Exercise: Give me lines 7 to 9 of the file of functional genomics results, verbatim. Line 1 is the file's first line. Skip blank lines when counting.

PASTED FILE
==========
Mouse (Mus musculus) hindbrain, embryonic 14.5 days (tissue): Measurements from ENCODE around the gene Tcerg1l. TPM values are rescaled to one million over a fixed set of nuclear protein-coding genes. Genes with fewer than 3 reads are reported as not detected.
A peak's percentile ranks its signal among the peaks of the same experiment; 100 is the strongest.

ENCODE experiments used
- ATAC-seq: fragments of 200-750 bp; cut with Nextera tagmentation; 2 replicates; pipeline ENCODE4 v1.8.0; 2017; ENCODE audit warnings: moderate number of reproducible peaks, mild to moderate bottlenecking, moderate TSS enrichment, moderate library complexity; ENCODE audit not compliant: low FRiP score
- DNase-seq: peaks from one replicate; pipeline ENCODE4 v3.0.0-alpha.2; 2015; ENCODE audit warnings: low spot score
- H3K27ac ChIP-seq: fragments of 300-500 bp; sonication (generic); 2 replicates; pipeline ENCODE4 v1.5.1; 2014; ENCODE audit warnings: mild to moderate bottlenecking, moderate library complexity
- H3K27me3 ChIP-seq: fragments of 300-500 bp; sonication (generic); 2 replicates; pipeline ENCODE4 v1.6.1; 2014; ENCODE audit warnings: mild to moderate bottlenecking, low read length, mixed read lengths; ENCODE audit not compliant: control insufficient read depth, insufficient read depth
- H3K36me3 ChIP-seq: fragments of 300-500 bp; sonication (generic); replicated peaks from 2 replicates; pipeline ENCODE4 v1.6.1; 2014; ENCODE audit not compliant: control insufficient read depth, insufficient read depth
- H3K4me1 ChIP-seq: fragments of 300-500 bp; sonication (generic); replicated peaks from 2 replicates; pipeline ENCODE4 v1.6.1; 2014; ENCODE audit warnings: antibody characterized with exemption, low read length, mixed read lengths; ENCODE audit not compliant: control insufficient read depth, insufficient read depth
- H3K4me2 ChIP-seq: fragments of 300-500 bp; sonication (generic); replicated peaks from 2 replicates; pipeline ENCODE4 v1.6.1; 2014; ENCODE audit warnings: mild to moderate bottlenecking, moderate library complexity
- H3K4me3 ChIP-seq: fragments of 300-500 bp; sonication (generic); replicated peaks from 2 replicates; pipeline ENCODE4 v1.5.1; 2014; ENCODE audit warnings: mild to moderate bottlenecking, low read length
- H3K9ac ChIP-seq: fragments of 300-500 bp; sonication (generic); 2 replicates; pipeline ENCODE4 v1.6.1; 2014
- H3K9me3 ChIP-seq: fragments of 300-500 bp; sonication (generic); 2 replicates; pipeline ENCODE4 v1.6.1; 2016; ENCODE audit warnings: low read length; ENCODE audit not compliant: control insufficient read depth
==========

- H3K27me3 ChIP-seq: fragments of 300-500 bp; sonication (generic); 2 replicates; pipeline ENCODE4 v1.6.1; 2014; ENCODE audit warnings: mild to moderate bottlenecking, low read length, mixed read lengths; ENCODE audit not compliant: control insufficient read depth, insufficient read depth
- H3K36me3 ChIP-seq: fragments of 300-500 bp; sonication (generic); replicated peaks from 2 replicates; pipeline ENCODE4 v1.6.1; 2014; ENCODE audit not compliant: control insufficient read depth, insufficient read depth
- H3K4me1 ChIP-seq: fragments of 300-500 bp; sonication (generic); replicated peaks from 2 replicates; pipeline ENCODE4 v1.6.1; 2014; ENCODE audit warnings: antibody characterized with exemption, low read length, mixed read lengths; ENCODE audit not compliant: control insufficient read depth, insufficient read depth